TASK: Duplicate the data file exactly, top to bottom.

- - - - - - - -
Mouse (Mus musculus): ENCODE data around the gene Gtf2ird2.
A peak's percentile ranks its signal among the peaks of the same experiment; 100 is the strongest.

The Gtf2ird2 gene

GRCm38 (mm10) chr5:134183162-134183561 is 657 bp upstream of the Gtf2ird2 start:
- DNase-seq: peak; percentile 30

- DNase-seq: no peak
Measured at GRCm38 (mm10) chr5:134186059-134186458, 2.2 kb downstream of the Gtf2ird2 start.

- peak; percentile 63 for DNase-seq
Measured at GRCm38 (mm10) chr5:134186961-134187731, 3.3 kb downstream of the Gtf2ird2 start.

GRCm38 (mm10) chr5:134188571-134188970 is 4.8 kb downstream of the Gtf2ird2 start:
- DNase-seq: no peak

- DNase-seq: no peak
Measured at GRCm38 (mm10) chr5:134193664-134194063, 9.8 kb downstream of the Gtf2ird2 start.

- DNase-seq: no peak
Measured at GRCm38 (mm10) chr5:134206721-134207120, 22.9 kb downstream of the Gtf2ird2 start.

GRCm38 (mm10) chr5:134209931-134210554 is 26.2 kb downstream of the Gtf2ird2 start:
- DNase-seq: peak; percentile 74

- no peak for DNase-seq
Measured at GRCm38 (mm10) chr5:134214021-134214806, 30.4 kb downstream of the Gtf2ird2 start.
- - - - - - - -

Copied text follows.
Mouse (Mus musculus): ENCODE data around the gene Gtf2ird2.
A peak's percentile ranks its signal among the peaks of the same experiment; 100 is the strongest.

The Gtf2ird2 gene

GRCm38 (mm10) chr5:134183162-134183561 is 657 bp upstream of the Gtf2ird2 start:
- DNase-seq: peak; percentile 30

- DNase-seq: no peak
Measured at GRCm38 (mm10) chr5:134186059-134186458, 2.2 kb downstream of the Gtf2ird2 start.

- peak; percentile 63 for DNase-seq
Measured at GRCm38 (mm10) chr5:134186961-134187731, 3.3 kb downstream of the Gtf2ird2 start.

GRCm38 (mm10) chr5:134188571-134188970 is 4.8 kb downstream of the Gtf2ird2 start:
- DNase-seq: no peak

- DNase-seq: no peak
Measured at GRCm38 (mm10) chr5:134193664-134194063, 9.8 kb downstream of the Gtf2ird2 start.

- DNase-seq: no peak
Measured at GRCm38 (mm10) chr5:134206721-134207120, 22.9 kb downstream of the Gtf2ird2 start.

GRCm38 (mm10) chr5:134209931-134210554 is 26.2 kb downstream of the Gtf2ird2 start:
- DNase-seq: peak; percentile 74

- no peak for DNase-seq
Measured at GRCm38 (mm10) chr5:134214021-134214806, 30.4 kb downstream of the Gtf2ird2 start.